News | China and Cross-Strait


New Version of the
Draft Amendment to China’s Patent Law

published on 23 May 2019

  China’s Standing Committee of the National People's Congress released the latest version of the drafted Amendment to the Patent Law on January 4, 2019. The Amendment was formulated to improve the current patent system, a system which has been beset with complaints that it is insufficient to tackle the emerging and complex issues faced by China in the area of patent law. This will be the fourth amendment to the Patent Law since its enactment in 1984. The government has invited the public opinions on how to improve the current Patent Law since 2015. This newest draft published at the beginning of 2019 signals that series of substantive changes in the statutory rules will soon become reality, very likely before the end of this year.


To conform to Hague System for design, of which China is still not an official member, the term of design protection will extend from 10 to 15 years from the filing date. However, the 15-year term is not retroactively applicable to cases filed before the amendment becomes effective. Furthermore, a domestic design application can be a valid priority basis for another design application. Amendement to Partial design has been crossed out from the latest verson.


This newest version of China’s Patent Law sees the introduction of punitive damages, with the possible amount allowed for statutory damages slated to be significantly increased. For willful infringement with grave malicious intention, the infringer may be sentenced a punitive amount for up to five (5) times of the found damages at the court’s discretion, much higher than other leading nations in the field of intellectual property. Furthermore, the court may award an amount ranging from RMB 0.1 to 5 million depending on factors outside of the standard calculation basis for damages, such as the type of patent or the severity of the infringement.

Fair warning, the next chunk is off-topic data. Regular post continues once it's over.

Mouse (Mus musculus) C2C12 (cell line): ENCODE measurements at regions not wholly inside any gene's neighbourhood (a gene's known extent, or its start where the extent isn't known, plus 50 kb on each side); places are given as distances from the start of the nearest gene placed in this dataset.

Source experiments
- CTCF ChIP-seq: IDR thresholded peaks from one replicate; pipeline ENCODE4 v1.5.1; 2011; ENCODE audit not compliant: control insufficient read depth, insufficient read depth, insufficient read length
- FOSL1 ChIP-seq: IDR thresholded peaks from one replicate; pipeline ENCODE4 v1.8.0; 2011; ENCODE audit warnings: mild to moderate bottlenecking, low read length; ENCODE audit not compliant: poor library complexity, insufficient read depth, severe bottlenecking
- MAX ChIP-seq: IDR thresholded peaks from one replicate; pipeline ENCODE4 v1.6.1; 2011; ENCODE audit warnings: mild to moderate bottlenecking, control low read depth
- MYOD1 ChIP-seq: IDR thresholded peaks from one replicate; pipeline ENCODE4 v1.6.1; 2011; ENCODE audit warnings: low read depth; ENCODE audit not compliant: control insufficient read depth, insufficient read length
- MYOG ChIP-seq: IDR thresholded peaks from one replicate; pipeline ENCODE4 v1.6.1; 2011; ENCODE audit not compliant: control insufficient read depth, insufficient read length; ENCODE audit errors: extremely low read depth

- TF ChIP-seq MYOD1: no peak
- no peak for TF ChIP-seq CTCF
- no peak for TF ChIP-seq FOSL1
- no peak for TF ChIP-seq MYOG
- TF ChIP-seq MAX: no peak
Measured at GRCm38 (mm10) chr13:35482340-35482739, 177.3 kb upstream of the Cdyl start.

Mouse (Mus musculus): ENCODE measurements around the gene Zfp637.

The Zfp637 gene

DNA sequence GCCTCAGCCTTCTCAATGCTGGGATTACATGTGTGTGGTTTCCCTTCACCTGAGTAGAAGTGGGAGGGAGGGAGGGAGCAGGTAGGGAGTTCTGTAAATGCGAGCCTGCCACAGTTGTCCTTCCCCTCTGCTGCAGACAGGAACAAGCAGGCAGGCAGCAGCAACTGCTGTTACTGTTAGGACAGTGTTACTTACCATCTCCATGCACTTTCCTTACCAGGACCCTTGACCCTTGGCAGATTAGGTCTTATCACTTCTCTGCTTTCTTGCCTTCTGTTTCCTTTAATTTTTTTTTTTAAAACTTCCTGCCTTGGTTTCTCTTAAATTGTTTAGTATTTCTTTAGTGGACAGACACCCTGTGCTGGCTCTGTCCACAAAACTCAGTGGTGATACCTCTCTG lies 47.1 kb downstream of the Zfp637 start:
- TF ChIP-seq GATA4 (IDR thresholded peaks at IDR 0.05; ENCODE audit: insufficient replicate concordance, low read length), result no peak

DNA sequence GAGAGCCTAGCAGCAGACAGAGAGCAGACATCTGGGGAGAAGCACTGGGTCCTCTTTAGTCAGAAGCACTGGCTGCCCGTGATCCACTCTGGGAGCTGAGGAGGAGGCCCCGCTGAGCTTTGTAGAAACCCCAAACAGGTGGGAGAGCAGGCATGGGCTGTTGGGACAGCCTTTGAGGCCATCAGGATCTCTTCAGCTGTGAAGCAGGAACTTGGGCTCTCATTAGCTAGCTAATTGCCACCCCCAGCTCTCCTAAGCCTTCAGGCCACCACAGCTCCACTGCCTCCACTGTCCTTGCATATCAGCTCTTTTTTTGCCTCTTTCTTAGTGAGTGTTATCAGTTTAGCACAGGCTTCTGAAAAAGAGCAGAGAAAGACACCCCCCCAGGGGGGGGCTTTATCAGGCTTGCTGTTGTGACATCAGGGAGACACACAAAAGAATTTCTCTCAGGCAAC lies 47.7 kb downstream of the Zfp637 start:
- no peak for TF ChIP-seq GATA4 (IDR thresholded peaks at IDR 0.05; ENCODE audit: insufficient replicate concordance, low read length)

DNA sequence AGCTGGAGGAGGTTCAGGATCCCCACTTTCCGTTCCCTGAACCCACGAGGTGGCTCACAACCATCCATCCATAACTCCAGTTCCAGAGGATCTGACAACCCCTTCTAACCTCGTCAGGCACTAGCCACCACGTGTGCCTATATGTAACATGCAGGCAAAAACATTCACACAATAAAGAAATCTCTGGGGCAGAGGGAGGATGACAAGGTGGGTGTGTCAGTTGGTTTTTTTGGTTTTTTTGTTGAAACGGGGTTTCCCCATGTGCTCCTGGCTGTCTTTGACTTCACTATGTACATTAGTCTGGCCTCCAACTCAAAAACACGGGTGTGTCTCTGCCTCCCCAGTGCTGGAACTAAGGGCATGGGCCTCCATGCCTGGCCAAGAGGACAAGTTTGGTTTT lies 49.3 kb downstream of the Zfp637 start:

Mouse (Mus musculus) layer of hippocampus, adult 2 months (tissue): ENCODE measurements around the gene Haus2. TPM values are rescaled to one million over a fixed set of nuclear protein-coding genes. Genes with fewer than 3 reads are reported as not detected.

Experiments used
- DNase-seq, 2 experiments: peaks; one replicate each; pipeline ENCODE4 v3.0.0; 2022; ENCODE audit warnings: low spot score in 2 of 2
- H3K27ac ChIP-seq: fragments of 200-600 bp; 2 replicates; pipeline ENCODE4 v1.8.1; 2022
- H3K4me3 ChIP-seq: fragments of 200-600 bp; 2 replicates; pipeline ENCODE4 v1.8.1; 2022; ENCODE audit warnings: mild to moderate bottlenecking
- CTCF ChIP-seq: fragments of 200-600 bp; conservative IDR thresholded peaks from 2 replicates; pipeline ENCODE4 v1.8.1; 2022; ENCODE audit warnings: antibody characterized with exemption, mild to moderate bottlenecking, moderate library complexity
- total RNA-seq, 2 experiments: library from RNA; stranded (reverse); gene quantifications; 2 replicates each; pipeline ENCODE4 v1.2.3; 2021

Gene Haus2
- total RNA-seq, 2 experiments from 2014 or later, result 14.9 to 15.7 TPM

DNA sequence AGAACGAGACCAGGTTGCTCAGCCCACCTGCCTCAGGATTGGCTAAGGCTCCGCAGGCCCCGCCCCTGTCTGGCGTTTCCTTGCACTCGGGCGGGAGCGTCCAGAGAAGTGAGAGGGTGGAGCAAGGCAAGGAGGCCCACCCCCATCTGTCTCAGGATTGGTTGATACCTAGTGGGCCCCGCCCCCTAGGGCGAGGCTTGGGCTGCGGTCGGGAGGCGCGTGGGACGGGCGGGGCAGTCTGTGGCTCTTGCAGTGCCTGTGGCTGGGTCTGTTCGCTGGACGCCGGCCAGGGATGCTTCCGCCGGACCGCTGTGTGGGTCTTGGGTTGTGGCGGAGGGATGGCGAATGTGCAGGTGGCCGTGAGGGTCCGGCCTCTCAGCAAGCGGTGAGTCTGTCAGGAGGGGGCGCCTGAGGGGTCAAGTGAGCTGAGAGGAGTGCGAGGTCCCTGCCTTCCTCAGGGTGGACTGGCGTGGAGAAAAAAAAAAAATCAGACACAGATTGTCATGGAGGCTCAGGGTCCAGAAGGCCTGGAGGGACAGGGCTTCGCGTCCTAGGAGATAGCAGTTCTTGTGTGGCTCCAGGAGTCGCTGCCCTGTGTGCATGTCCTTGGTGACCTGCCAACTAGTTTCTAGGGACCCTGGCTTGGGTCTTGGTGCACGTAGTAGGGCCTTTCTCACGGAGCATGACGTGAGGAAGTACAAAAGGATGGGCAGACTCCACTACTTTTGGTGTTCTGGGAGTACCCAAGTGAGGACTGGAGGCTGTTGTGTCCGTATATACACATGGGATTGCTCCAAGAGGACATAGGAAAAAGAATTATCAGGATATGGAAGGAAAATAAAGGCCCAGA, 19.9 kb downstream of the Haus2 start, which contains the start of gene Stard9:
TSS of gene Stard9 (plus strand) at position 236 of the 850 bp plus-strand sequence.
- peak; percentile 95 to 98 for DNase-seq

The Amendment also introduces a mechanism to shift the patentee’s burden to proof. During litigation, when the patentee has exhausted all means in considerable attempts to demonstrate the amount of damage, the court may order the accused infringer to present hitherto undisclosed information such as ledgers, books or other financial records to the court. If the accused infringer fails to present or has tampered with the information, the court may determine the damages amount solely based on the evidence provided by the patentee.

Notably, the methods for calculating damage amount remain the same as what has already been written in the previous version of the Patent Law. This method entails that the lost profit of the patentee, the financial gains of the infringer and the reasonable royalty must be considered consecutively. Only when the previous method is not eligible or applicable can the patentee adopt the next method.